The archival materials, soon to be digitized, include some of the seasons Mike played for the Devils:
Basketball Highlights 1979. Title “The Year of the Young Devils” – 16MM Motion Picture
Following his basketball career, Mike went on to get his PhD in engineering at ASU, and Rachel is now living with her husband in the same house her dad lived in – in the Maple Ash historic neighborhood of Downtown Tempe – the same house that hosted her dad’s infamous post-game parties, she says.
The Juste family church tipi has been in service, helping heal the Salt River Gila community, for over 25 years.
“This tipi has a real history. A lot of people have received a lot of help,” says ASU’s Henry Quintero. “Its scars tell a story of this community and what it’s been through, and our perseverance.”
That history made its way to Arizona State University last week, when the church tipi was set up on the Tempe campus, by church roadman Glen Juste, himself, for the 10th annual Simon Ortiz RED INK Indigenous Speaker Series, formerly known as the Simon Ortiz and Labriola Center Lecture on Indigenous Land, Culture, and Community.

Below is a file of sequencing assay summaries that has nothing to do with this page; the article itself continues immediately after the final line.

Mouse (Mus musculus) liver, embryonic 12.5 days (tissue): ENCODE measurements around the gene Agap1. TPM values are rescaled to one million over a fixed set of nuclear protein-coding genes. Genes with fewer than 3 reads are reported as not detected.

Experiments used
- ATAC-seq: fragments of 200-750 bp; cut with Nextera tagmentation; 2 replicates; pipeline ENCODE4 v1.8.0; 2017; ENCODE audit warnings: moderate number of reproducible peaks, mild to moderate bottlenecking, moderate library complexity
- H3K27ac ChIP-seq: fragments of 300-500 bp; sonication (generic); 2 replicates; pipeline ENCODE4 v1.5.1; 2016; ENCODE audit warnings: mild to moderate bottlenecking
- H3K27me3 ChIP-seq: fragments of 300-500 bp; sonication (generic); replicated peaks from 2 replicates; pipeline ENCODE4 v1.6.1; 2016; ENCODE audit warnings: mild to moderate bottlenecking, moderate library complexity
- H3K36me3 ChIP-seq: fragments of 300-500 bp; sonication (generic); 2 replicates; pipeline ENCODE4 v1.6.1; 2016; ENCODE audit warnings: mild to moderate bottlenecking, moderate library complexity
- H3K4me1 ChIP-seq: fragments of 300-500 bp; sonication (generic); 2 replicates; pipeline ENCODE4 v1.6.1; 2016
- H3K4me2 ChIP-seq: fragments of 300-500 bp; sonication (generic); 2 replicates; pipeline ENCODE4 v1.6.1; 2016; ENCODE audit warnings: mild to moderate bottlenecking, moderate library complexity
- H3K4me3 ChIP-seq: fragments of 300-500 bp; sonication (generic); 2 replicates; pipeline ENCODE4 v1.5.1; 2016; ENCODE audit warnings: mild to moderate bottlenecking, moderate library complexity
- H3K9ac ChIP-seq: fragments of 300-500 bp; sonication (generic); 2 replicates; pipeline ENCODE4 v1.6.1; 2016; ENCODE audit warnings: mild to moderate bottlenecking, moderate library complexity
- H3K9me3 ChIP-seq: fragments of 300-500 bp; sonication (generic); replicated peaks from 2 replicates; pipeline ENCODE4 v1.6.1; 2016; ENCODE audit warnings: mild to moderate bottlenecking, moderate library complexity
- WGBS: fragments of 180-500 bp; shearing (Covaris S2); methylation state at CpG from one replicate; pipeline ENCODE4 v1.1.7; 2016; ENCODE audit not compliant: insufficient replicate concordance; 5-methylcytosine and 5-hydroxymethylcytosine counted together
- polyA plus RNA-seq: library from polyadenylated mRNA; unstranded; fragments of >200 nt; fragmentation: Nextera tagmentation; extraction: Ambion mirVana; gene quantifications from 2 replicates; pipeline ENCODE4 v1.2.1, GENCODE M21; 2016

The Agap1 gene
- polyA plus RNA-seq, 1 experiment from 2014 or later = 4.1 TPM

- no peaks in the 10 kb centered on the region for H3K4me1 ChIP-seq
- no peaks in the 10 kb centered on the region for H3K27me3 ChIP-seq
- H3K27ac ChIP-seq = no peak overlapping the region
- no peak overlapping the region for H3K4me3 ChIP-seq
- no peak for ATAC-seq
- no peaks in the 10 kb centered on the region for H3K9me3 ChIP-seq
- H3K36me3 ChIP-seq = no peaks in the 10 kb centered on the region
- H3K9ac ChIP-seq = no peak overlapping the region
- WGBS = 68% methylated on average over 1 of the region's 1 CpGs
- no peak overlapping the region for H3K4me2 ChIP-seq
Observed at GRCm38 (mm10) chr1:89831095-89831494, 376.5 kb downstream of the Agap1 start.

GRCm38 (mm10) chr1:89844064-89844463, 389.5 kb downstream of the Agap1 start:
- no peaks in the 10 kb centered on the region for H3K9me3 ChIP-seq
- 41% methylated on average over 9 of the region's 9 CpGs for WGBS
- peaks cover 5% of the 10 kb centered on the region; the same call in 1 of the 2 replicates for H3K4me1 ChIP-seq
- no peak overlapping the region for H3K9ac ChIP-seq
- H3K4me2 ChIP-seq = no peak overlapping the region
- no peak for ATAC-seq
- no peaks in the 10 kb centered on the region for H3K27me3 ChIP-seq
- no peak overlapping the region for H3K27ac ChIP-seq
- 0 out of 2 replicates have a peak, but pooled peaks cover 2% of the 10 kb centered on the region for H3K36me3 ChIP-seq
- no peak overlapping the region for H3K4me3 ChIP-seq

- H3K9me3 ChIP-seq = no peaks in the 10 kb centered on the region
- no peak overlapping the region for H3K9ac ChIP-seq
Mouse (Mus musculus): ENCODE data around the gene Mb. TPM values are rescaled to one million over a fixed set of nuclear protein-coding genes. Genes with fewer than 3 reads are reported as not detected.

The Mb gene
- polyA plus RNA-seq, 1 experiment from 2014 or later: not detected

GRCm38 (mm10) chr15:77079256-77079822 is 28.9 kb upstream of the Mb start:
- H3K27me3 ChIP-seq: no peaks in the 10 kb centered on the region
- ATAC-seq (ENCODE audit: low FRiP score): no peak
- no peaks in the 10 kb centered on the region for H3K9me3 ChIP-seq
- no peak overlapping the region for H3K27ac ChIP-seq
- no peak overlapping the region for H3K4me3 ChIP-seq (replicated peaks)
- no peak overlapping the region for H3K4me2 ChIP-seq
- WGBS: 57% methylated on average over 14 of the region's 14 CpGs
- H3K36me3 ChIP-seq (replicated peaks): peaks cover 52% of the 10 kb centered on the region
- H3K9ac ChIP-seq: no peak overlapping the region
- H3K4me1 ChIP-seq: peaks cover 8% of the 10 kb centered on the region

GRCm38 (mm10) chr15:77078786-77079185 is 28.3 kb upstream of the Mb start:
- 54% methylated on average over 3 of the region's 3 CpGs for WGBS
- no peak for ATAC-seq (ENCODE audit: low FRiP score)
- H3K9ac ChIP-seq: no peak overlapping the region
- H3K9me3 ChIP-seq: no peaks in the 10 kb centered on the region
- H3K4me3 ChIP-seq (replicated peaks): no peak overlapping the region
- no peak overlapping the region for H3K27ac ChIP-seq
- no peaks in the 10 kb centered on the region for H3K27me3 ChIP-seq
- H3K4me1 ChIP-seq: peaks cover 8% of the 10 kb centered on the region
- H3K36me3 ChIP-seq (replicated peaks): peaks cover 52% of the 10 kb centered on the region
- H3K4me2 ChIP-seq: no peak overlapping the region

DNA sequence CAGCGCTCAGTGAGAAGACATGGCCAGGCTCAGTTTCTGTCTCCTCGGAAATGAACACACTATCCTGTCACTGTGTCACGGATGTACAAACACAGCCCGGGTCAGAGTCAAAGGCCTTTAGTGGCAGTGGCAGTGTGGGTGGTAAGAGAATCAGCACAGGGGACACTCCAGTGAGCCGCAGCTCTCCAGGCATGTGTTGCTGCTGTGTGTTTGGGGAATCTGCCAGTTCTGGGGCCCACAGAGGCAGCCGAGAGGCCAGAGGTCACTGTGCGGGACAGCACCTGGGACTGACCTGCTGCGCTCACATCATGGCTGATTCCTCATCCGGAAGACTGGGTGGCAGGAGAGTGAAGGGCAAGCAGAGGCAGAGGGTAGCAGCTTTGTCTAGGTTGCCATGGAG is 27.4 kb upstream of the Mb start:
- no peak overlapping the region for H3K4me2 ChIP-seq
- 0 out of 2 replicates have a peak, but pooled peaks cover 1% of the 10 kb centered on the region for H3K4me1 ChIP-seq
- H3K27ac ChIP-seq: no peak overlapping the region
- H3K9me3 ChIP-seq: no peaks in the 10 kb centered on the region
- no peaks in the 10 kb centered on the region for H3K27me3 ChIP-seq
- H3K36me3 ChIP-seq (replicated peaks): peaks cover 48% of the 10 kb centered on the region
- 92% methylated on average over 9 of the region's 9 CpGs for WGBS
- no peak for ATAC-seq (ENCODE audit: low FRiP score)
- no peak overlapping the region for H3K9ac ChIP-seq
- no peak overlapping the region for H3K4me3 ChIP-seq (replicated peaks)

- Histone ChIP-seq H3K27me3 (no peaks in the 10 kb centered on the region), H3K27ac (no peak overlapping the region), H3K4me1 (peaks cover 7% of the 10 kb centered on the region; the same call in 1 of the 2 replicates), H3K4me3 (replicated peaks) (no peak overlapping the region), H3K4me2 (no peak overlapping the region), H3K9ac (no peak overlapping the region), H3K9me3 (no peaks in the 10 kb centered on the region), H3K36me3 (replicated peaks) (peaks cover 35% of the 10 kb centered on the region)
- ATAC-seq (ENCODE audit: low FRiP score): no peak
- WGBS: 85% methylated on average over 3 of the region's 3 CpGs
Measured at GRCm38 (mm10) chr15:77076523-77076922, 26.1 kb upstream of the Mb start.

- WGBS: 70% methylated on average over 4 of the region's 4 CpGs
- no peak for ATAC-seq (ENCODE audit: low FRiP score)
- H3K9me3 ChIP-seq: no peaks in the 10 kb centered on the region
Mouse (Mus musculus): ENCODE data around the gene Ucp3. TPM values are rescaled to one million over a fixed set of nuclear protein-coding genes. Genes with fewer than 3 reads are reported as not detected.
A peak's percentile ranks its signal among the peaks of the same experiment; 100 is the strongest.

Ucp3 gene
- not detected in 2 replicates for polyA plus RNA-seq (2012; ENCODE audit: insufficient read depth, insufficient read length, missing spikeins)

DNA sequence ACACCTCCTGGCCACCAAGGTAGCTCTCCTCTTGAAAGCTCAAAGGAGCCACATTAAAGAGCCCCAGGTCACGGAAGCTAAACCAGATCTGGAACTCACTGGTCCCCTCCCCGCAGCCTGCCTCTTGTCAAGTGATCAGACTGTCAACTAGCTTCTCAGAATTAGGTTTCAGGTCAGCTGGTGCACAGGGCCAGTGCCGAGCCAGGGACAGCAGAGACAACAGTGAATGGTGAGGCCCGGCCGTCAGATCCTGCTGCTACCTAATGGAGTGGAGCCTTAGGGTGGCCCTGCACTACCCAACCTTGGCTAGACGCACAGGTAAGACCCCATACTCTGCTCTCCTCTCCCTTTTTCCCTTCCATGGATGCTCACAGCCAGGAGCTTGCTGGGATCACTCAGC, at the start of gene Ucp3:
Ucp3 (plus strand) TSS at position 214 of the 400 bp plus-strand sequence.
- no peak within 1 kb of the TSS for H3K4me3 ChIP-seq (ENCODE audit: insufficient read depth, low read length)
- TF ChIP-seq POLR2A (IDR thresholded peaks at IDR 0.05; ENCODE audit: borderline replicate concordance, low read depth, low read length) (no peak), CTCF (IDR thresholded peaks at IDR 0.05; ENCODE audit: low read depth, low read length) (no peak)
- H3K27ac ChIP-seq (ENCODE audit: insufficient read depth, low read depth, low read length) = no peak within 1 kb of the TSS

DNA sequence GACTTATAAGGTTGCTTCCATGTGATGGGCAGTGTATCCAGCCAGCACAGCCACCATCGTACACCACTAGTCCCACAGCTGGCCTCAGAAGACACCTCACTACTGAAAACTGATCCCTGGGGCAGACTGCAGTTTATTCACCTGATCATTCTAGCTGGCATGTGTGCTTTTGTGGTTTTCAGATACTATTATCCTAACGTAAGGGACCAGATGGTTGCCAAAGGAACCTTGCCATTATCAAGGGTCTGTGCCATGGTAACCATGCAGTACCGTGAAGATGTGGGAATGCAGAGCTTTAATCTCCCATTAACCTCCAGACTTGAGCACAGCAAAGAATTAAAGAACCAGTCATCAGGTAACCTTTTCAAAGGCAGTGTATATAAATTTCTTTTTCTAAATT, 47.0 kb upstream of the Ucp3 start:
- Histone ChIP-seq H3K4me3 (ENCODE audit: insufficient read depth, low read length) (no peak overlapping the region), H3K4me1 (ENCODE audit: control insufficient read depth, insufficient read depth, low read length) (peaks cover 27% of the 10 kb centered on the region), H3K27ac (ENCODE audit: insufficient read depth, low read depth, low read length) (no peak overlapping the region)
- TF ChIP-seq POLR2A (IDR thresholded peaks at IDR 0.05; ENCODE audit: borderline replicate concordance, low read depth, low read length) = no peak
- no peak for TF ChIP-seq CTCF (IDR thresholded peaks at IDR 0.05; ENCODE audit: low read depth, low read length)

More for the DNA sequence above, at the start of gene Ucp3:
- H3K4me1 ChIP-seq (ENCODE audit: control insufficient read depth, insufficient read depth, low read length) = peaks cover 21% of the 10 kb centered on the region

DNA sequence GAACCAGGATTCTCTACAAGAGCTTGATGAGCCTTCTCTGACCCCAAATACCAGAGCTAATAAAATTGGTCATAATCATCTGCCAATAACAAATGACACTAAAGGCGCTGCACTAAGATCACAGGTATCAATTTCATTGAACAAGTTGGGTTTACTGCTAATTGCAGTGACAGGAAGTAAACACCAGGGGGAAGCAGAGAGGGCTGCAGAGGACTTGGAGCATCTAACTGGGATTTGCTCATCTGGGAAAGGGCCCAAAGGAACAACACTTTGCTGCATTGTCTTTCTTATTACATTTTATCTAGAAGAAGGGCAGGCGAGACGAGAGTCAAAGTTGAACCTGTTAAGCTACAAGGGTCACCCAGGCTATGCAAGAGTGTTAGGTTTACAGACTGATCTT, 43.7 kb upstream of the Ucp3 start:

The new name follows its new director, Quintero, an assistant professor in the Department of English and the editor of RED INK, an International Journal of Indigenous Literature, Arts & Humanities. The journal is just one part of a larger initiative by the same name to enhance access to higher education for Indigenous communities, as well as global access to Indigenous creative and intellectual expression and discourse among Native and non-Native communities on Indigenous issues.
“RED INK is great, and it’s here to stay,” says Quintero, who is affiliated with American Indian Studies. “Part of what’s here to stay is sharing a kind of creative beauty that is intrinsically woven into Indigenous people’s lives.”